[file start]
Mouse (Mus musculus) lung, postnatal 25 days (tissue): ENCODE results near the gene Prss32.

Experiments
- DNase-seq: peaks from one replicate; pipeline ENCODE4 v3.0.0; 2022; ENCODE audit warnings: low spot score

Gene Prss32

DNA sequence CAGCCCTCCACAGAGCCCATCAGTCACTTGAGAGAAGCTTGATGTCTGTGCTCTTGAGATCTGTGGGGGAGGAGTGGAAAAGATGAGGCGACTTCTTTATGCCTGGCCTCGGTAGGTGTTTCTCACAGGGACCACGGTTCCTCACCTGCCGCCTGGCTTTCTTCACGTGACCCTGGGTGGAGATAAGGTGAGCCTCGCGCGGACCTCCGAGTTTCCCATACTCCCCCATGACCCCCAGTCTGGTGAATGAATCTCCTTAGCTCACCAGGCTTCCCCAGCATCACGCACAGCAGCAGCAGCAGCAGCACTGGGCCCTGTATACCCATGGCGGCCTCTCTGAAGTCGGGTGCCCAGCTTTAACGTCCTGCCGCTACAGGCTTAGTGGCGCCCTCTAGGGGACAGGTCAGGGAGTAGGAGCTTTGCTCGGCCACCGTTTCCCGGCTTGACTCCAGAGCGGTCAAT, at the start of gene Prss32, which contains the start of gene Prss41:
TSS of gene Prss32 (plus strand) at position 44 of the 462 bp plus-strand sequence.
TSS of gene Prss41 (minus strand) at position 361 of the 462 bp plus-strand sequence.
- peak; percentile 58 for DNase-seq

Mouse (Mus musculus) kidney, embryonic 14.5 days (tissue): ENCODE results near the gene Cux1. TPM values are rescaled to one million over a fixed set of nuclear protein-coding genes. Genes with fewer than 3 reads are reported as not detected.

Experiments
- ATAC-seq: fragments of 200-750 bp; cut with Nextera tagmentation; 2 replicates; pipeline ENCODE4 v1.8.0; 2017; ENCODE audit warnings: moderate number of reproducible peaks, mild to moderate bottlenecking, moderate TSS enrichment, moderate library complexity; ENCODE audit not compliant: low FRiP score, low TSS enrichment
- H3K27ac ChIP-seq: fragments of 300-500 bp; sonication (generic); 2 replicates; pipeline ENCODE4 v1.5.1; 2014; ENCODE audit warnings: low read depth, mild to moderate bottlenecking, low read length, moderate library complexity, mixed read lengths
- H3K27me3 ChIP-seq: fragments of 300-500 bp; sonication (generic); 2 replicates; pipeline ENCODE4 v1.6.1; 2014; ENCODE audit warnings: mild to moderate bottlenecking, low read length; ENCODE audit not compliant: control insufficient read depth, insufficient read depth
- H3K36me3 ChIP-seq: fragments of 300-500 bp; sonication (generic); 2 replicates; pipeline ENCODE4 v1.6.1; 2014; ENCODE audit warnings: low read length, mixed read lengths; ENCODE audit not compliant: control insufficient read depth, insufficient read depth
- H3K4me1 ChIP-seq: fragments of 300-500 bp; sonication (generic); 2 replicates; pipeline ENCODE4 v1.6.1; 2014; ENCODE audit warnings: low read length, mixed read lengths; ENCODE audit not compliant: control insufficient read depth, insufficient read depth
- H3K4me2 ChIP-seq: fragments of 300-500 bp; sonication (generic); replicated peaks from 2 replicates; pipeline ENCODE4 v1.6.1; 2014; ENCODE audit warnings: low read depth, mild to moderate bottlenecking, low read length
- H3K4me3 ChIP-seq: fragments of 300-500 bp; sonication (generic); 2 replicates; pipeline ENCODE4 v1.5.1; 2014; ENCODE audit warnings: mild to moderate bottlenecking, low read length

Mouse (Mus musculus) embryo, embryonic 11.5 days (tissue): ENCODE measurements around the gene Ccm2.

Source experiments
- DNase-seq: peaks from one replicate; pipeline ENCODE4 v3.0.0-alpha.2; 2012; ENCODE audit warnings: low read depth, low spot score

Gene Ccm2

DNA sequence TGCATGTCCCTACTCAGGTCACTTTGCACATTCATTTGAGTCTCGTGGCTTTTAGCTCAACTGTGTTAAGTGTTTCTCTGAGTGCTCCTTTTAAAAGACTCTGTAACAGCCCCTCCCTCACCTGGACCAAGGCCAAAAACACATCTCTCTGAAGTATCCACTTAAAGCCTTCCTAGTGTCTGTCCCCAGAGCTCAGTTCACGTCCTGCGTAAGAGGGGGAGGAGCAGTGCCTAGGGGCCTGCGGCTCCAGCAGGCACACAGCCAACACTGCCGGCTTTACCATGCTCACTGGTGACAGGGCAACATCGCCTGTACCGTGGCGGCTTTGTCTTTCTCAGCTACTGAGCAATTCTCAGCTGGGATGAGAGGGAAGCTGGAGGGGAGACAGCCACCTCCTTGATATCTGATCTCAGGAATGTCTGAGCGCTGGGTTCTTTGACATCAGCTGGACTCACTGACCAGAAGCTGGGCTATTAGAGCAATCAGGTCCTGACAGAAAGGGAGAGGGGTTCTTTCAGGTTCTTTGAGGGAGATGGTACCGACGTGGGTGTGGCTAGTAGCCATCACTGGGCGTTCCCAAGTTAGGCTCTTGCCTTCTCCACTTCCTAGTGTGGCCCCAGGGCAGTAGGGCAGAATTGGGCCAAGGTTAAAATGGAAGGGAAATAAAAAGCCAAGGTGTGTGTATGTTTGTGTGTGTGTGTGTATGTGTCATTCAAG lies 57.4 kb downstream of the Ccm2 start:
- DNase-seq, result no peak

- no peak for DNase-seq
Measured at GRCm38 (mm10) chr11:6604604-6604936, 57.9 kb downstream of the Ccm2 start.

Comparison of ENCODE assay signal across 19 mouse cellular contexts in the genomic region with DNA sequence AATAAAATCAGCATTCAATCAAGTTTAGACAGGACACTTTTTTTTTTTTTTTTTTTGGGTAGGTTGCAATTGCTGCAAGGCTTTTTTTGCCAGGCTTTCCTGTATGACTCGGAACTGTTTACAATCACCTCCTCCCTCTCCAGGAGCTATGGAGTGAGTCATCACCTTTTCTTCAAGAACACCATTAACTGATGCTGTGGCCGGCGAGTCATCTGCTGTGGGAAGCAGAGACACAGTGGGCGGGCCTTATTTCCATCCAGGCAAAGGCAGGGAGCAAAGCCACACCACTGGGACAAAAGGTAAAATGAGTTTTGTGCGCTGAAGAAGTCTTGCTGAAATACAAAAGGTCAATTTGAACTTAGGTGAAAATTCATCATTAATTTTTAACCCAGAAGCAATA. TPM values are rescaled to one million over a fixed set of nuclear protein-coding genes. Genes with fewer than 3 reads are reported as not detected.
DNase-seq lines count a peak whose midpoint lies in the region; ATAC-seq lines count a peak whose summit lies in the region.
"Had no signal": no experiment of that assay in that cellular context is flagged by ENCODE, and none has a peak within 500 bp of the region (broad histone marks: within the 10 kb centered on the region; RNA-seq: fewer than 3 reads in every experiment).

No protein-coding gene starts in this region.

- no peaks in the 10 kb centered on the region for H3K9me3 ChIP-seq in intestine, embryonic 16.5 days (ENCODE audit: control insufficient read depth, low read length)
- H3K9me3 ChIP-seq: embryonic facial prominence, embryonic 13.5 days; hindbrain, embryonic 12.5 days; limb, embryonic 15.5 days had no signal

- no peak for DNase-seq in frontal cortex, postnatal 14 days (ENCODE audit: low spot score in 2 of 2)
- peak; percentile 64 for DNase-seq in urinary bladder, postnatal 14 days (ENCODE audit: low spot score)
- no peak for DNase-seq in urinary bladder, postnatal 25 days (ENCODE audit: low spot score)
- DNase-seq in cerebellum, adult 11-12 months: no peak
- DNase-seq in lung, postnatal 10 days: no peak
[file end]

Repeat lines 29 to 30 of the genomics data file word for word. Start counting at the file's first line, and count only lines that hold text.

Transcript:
No protein-coding gene starts in this region.

- no peaks in the 10 kb centered on the region for H3K9me3 ChIP-seq in intestine, embryonic 16.5 days (ENCODE audit: control insufficient read depth, low read length)